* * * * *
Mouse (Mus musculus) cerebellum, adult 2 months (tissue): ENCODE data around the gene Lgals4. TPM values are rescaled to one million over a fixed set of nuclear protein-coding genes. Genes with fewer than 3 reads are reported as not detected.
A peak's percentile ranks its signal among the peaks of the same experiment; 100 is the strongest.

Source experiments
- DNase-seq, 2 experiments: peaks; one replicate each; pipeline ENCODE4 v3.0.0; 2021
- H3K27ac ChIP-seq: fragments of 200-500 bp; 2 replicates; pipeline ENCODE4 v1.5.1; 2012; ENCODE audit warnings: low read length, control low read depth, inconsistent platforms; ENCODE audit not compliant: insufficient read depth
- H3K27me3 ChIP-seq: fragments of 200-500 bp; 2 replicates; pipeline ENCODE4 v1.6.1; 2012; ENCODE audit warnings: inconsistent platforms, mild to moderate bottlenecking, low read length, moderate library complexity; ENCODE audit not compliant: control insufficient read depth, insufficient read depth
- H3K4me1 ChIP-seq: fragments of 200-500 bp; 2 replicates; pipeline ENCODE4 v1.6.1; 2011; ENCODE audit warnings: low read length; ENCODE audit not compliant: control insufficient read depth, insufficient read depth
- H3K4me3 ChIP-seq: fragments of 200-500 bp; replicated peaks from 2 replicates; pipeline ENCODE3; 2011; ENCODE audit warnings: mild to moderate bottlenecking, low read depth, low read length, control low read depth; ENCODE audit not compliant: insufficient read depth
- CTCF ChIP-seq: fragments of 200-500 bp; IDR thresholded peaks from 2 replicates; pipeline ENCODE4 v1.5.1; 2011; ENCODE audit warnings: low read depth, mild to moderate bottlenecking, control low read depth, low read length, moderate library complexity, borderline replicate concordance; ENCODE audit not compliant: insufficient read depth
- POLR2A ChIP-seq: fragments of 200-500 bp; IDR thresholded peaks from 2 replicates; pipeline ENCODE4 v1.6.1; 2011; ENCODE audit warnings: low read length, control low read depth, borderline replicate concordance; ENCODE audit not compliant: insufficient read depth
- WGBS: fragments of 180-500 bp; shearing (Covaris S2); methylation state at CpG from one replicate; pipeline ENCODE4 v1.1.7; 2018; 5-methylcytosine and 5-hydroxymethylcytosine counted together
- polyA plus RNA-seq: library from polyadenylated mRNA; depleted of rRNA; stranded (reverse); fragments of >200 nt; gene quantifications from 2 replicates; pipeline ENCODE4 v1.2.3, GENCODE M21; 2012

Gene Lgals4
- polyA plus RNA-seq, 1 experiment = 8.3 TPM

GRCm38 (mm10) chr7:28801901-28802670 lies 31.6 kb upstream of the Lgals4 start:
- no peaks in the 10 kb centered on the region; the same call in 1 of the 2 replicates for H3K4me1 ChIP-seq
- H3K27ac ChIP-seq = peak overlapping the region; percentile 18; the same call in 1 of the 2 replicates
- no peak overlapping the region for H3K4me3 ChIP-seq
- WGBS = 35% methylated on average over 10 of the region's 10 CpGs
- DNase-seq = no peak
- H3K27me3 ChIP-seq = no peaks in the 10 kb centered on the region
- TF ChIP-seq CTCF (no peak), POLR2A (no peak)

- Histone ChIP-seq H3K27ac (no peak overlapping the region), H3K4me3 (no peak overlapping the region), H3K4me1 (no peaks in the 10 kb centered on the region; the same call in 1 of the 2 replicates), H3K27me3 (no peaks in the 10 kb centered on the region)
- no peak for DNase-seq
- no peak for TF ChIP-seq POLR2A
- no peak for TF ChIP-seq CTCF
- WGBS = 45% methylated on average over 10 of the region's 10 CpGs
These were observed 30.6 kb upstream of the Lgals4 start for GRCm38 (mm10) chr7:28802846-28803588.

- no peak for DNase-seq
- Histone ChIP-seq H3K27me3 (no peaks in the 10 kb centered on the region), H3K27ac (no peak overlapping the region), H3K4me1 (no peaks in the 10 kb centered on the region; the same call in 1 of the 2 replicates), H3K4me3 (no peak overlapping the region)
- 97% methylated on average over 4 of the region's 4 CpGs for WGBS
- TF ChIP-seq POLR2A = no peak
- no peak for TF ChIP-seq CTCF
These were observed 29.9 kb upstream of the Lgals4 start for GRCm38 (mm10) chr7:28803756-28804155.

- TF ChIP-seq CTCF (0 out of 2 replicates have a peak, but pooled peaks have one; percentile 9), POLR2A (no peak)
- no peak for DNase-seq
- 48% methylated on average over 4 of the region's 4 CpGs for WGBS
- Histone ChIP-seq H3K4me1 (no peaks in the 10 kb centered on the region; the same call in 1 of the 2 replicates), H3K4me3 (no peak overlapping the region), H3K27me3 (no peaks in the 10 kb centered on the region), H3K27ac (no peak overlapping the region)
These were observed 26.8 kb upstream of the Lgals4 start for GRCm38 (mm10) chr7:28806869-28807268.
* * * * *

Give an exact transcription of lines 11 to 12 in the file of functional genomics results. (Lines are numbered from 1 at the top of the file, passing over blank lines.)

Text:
- WGBS: fragments of 180-500 bp; shearing (Covaris S2); methylation state at CpG from one replicate; pipeline ENCODE4 v1.1.7; 2018; 5-methylcytosine and 5-hydroxymethylcytosine counted together
- polyA plus RNA-seq: library from polyadenylated mRNA; depleted of rRNA; stranded (reverse); fragments of >200 nt; gene quantifications from 2 replicates; pipeline ENCODE4 v1.2.3, GENCODE M21; 2012